The last year, which has been unlike any other in Rutgers’ 254-year history, has centered on keeping the Rutgers community safe, providing top-notch health care, developing the first saliva test for the coronavirus and helping society cope with the biggest global public health crisis since the 1918 influenza pandemic.
COVID-19 can spread from asymptomatic but infected people through small aerosol droplets in their exhaled breath. Most studies of the flow of exhaled air have focused on coughing or sneezing; however, speaking while near one another is also risky. In Physics of Fluids, scientists used smoke and laser light to study the flow of expelled breath near and around two people conversing in various relative postures commonly found in the service industry, such as in hair salons, medical exam rooms, or long-term care facilities.
Do face shields provide enough protection to the wearers against COVID-19 if they don’t also wear a mask? No. But researchers in Japan are working to create face shields safe enough to be worn alone. In Physics of Fluids, Fujio Akagi and colleagues describe their work to gain a better understanding of what happens to the airflow around a face shield when someone nearby sneezes.
UCLA Fielding School of Public Health research finds that even a simple cloth mask reduces the spread of COVID-19 respiratory droplets by 77 percent.
New Brunswick, N.J. (Sept. 16, 2020) – FDA guidelines for making 3D-printed masks, face shields and other personal protective equipment (PPE) in the COVID-19 era fail to defend against cyberattacks, according to Rutgers and Georgia Tech engineers. Due to the…
If CDC guidelines aren’t enough to convince you that face shields alone shouldn’t be used to stop the spread of COVID-19, then maybe a new visualization study will. Researchers simulated coughing and sneezing from a mannequin’s mouth using a laser light to visualize droplets expelled. They tested a plastic face shield and found that they block the initial forward motion of the exhaled jet, however, aerosolized droplets are able to move around the visor with relative ease.
Teens who built 3D printers during a weeklong robotics camp at Sandia National Laboratories last year have used them to make more than 3,000 face shields that have been donated to medical professionals and first responders in New Mexico.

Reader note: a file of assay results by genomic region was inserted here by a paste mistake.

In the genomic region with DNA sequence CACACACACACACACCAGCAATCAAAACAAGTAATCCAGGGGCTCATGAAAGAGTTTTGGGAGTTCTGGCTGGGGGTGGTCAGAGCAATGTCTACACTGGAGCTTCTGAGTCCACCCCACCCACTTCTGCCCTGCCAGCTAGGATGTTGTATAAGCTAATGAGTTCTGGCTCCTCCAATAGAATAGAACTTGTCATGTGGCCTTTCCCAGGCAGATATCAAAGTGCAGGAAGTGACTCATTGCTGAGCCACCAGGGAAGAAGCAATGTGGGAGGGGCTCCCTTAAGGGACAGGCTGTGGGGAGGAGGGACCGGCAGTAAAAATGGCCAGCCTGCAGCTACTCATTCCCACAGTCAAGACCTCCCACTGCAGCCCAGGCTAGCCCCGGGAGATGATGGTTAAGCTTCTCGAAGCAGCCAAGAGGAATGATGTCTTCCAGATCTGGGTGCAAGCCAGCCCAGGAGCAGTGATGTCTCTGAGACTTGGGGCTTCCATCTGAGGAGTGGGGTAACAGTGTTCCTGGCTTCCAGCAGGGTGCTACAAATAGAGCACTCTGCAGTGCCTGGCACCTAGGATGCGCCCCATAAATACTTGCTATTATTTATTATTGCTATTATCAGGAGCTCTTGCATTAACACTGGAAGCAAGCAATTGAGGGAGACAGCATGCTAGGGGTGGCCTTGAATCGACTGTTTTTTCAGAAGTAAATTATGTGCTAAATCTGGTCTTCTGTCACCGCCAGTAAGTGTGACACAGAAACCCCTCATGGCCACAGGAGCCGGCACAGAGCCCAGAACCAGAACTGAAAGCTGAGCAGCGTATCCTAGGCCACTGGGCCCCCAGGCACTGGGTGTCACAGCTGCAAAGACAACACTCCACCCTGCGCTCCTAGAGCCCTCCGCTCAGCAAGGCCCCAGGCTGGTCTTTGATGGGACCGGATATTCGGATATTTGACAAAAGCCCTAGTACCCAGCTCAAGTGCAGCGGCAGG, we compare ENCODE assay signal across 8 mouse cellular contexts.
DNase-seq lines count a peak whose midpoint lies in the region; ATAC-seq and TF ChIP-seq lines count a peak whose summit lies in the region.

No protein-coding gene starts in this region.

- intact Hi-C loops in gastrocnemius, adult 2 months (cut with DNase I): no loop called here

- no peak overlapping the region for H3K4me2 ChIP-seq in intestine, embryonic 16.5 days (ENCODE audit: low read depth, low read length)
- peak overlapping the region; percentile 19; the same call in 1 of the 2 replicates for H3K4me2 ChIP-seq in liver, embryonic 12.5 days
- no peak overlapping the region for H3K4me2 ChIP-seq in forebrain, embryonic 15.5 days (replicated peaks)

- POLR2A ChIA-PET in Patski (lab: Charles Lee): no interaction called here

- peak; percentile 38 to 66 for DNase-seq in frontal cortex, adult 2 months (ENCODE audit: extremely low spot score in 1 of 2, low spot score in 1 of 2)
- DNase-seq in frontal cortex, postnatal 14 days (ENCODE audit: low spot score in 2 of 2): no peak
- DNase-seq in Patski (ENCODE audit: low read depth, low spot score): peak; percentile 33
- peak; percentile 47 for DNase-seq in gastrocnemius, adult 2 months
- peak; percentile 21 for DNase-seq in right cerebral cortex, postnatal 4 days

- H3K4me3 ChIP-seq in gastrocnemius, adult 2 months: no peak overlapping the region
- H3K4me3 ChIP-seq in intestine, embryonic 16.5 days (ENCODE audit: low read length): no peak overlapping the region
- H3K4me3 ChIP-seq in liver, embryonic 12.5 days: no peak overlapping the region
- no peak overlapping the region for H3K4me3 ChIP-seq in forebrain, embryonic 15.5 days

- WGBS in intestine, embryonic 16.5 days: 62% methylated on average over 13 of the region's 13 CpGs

Over the last month, FAU elementary and high schools students ages 5 to 18, along with two faculty members, have worked tirelessly to create 3D printed face shields, intubation chambers and ear savers for several local hospitals in Palm Beach County. So far, they have produced more than 650 face shields, more than 500 ear savers and 36 intubation chambers and expect to collect another 350 face shields by the end of the week.
During the coronavirus pandemic, health care professionals worldwide are facing shortages of personal protection equipment (PPE). But faculty, students and staff from across Rutgers are coming together to produce face shields and intubation boxes themselves with off-the-shelf materials to help relieve the PPE shortage at area hospitals.
Engineers at Binghamton University, State University of New York have designed sterilization stations that use ultraviolet light to kill the coronavirus on any contaminated personal protective equipment (PPE) such as N95 masks and face shields.
Health care providers across the Las Vegas Valley were facing an unprecedented challenge, worsened by a lack of supplies to protect themselves. A local medical community group reached out: Could the UNLV College of Engineering help fill the gap for personal protection equipment, such as face shields? The college put together a task force.
A coalition of businesses and government partners, the Ad Astra Coalition has joined together to answer some of the challenges being created in Wichita and Kansas by the COVID-19 pandemic. The coalition is co-led by Airbus Americas Engineering, Spirit AeroSystems, Textron Aviation, Wichita State University and WSU Tech.
A relationship that started with friendship and drones is now helping produce face shields for first responders, a critical piece of equipment during the COVID-19 pandemic.
Hospitals are in desperate need of personal protective equipment due to the COVID-19 pandemic. An Iowa State University team, in partnership with Alliant Energy, has found a way to help by manufacturing and distributing face shields to Iowa hospitals.
Engineers at Binghamton University, State University are testing prototypes of ventilator adapters, masks, face shields and a UV sterilizing technique to help local healthcare partners during the coronavirus pandemic.